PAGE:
Saturday, December 2, 2023


RV Review: 2021 Flagstaff 524EWS Fifth Wheel

By Tony Barthel
A week ago I looked at two fifth wheels that call themselves half-ton towable, the Grand Design Reflection 150 Series 295RL and the Keystone Cougar 24RDS. I got more than a few replies asking for a Flagstaff equivalent and, always looking to acquiesce, I chose the brand-new Flagstaff 524EWS. 

This is a new floor plan for Flagstaff. There’s a corresponding Rockwood model in the Rockwood Ultra Lite 2445WS (same RV, different stickers essentially). (See video below.)

In many ways the two RVs that I wrote about last week and this model are fairly similar in dimensions. The Cougar was 7,396 pounds and 28’6” long. The Grand Design was 32’9” long and weighed 8,749 pounds. This model is 7,764 pounds and 28’11” in length. 

Floor plan

One of the things I do when I look at an RV of any sort is determine how usable it is with the slide rooms in, if it has any. While really large RVs are much more likely to find a spot and stay there for extended periods of time, smaller ones like these three fifth wheels are probably going to see more road time. 

That means that, partway to wherever they’re going, they’re going to have to fill fuel or unload your own personal black water tanks, if you know what I mean. There are plenty of RVs where you’ll be putting slide rooms out, at least partway, to accomplish this. Flagstaff’s engineers absolutely nailed it with this design. In other words, you can get to the fridge, stove, some of the cabinets and the bathroom without putting out the slides. In a trailer this size, that makes perfect sense. 

What you won’t be able to get to is a chunk of the pantry storage, though But let’s talk about this layout in general. 

The grand tour of the Flagstaff 524EWS fifth wheel

Flagstaff and Rockwood offer a number of options. The first option is in the seating areas. Right inside the door is a tri-fold couch, but you can opt for theater seats instead if you like. I can’t imagine not checking this box. This is because the theater seats have heat and recline PLUS each armrest has a cubby in it. In addition, there’s storage in the center armrest as well as power and USB connectors. These theater seats are directly across from the TV.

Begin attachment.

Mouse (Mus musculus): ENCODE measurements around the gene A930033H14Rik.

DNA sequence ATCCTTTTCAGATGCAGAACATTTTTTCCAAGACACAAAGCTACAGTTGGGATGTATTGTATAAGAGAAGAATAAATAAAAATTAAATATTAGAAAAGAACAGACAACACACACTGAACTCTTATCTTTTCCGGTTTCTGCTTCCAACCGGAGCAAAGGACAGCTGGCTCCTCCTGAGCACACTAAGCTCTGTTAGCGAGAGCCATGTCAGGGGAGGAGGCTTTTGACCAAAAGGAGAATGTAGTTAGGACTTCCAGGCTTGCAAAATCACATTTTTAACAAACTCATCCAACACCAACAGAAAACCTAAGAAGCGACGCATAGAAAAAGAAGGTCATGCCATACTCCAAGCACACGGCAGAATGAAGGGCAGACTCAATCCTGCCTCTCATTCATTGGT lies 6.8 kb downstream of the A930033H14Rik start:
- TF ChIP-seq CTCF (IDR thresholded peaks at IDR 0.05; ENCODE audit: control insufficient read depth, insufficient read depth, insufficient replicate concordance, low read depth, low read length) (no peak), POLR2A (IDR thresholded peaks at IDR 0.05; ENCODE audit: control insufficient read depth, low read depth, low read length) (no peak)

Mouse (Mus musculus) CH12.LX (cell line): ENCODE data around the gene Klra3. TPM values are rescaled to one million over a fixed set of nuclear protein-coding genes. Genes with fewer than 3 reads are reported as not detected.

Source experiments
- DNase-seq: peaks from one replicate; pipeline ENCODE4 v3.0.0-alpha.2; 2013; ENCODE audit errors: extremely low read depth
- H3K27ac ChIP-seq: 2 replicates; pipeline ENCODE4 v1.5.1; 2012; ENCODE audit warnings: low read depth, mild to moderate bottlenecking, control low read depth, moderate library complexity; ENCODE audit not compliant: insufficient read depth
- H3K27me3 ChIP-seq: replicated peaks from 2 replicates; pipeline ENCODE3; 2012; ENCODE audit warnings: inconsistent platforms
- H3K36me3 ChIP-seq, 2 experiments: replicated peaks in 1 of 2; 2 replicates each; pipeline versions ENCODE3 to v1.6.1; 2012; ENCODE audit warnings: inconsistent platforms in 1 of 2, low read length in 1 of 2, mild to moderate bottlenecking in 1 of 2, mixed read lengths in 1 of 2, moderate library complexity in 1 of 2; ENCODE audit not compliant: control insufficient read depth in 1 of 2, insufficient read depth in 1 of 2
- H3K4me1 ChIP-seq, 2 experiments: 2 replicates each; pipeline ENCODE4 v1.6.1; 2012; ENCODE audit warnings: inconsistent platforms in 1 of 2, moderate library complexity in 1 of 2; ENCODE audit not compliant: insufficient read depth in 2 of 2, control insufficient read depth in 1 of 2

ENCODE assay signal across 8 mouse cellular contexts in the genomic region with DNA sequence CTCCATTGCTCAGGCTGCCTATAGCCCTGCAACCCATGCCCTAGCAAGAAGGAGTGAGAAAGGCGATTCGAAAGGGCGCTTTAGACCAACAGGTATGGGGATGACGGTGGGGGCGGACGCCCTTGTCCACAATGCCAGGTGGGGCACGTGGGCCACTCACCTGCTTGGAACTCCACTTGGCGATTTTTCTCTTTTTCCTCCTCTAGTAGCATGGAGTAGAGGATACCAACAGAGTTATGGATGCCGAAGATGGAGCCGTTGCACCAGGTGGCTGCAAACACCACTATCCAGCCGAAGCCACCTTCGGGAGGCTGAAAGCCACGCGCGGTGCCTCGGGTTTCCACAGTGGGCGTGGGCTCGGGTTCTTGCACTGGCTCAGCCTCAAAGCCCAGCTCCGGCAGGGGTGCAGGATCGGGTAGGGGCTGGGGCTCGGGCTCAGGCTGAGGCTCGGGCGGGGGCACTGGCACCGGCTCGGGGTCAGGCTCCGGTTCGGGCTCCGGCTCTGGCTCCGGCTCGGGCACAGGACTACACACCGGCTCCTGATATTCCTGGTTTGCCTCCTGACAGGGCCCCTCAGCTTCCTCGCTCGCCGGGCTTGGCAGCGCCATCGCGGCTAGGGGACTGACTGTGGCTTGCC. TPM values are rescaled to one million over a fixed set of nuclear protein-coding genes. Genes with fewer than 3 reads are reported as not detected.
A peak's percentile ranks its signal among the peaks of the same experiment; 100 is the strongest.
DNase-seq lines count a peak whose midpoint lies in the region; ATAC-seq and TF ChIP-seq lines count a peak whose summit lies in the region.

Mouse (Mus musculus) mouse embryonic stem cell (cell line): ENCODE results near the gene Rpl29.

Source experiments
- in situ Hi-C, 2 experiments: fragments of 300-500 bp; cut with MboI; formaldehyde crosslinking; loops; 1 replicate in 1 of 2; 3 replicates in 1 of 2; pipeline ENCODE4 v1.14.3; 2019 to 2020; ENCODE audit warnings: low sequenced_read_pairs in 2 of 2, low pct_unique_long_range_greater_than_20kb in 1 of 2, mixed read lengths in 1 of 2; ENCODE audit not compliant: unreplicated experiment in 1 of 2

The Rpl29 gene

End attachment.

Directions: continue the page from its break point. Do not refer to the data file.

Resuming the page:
The next option will be in the downstairs slide. This can house a booth with a free-standing table that can fold down and become a bed. Or, you could outfit this with a freestanding table and chairs instead. 

Beyond that is a pretty sizable storage area with two cabinet doors. But, surprise, you can also open the TV in the middle and there’s a decent amount of storage behind that as well. This is the storage that would be blocked by the slide. So that’s something to consider if you’re wanting to access things during trips. 

The kitchen of the Flagstaff 524EWS

Next to that is the fridge – and here’s another choice. You can choose either a gas-electric RV fridge or a 12-volt compressor-based fridge. If you go all-electric, that option package includes 190 watts of solar on the roof, a solar charge controller and a 1,000-watt inverter. 

The counter in the kitchen is quite long but, to make it so, it sort of goes behind the fridge. This might be a good place for plug-in appliances if you have those with you. There is a plug back there to facilitate this, but it’s more of a cubby than anything. 

That’s true of the storage in the cabinets overhead. This area is served by a door over the sink, but it’s a deep cabinet and you’ll want something that you can reach from that door. There are other cabinets as well that go almost the length of the countertop with the exception of where the microwave is. We found baskets with handles from the dollar store. I think these would work well in this situation. 

Incidentally, lots of RVs have tiny microwaves. But Flagstaff literally puts a sticker on theirs bragging that it can hold a dinner plate. There’s also an under-mount stainless steel sink with a split cover and a three-burner stove with a 22” oven. 

Upstairs in the Flagstaff 524EWS

As you head upstairs, you’ll pass the control panel that has a series of switches that would be familiar to any RVer. If you’ve ordered the solar option, there will also be a GoPower charge system control panel. Both of these systems work just fine with the buttons you should be familiar with. But they’ll also work using an app on your smartphone. That means you can extend slides or illuminate some lights and such with the phone from outside. 

The bathroom is a decent size. The shower features a seat/step in it molded into the structure. The bathroom has a swinging door, which isn’t unusual except that it can block the hallway partially. I’m not sure how they’d put a pocket door in here – which is probably why they didn’t.